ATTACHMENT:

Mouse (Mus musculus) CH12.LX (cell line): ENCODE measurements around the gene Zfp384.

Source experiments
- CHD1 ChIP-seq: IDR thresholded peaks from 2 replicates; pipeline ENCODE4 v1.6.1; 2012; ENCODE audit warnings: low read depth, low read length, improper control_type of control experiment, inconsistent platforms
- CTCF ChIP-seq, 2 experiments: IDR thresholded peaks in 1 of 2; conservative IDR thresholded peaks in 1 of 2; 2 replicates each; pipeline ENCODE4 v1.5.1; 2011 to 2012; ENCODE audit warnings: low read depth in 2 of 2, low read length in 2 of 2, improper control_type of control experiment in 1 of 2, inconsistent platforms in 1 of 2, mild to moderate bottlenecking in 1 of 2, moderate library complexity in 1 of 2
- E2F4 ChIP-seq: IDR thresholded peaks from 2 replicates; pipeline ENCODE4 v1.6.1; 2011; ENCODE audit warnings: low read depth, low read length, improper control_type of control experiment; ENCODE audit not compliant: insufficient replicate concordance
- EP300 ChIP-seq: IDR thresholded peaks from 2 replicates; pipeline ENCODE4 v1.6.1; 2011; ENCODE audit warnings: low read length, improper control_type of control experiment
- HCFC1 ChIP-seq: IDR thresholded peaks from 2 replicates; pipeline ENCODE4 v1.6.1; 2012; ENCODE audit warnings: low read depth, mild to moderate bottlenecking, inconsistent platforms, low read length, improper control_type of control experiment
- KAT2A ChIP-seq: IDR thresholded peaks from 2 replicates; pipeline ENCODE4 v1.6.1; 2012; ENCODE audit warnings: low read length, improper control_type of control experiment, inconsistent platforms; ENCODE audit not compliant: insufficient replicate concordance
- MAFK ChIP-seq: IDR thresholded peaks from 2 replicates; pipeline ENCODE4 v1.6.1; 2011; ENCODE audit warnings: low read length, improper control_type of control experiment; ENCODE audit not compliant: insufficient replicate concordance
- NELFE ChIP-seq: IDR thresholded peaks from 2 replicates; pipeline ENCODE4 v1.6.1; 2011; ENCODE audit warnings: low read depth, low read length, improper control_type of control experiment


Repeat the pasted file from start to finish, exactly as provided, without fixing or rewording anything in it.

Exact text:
Mouse (Mus musculus) CH12.LX (cell line): ENCODE measurements around the gene Zfp384.

Source experiments
- CHD1 ChIP-seq: IDR thresholded peaks from 2 replicates; pipeline ENCODE4 v1.6.1; 2012; ENCODE audit warnings: low read depth, low read length, improper control_type of control experiment, inconsistent platforms
- CTCF ChIP-seq, 2 experiments: IDR thresholded peaks in 1 of 2; conservative IDR thresholded peaks in 1 of 2; 2 replicates each; pipeline ENCODE4 v1.5.1; 2011 to 2012; ENCODE audit warnings: low read depth in 2 of 2, low read length in 2 of 2, improper control_type of control experiment in 1 of 2, inconsistent platforms in 1 of 2, mild to moderate bottlenecking in 1 of 2, moderate library complexity in 1 of 2
- E2F4 ChIP-seq: IDR thresholded peaks from 2 replicates; pipeline ENCODE4 v1.6.1; 2011; ENCODE audit warnings: low read depth, low read length, improper control_type of control experiment; ENCODE audit not compliant: insufficient replicate concordance
- EP300 ChIP-seq: IDR thresholded peaks from 2 replicates; pipeline ENCODE4 v1.6.1; 2011; ENCODE audit warnings: low read length, improper control_type of control experiment
- HCFC1 ChIP-seq: IDR thresholded peaks from 2 replicates; pipeline ENCODE4 v1.6.1; 2012; ENCODE audit warnings: low read depth, mild to moderate bottlenecking, inconsistent platforms, low read length, improper control_type of control experiment
- KAT2A ChIP-seq: IDR thresholded peaks from 2 replicates; pipeline ENCODE4 v1.6.1; 2012; ENCODE audit warnings: low read length, improper control_type of control experiment, inconsistent platforms; ENCODE audit not compliant: insufficient replicate concordance
- MAFK ChIP-seq: IDR thresholded peaks from 2 replicates; pipeline ENCODE4 v1.6.1; 2011; ENCODE audit warnings: low read length, improper control_type of control experiment; ENCODE audit not compliant: insufficient replicate concordance
- NELFE ChIP-seq: IDR thresholded peaks from 2 replicates; pipeline ENCODE4 v1.6.1; 2011; ENCODE audit warnings: low read depth, low read length, improper control_type of control experiment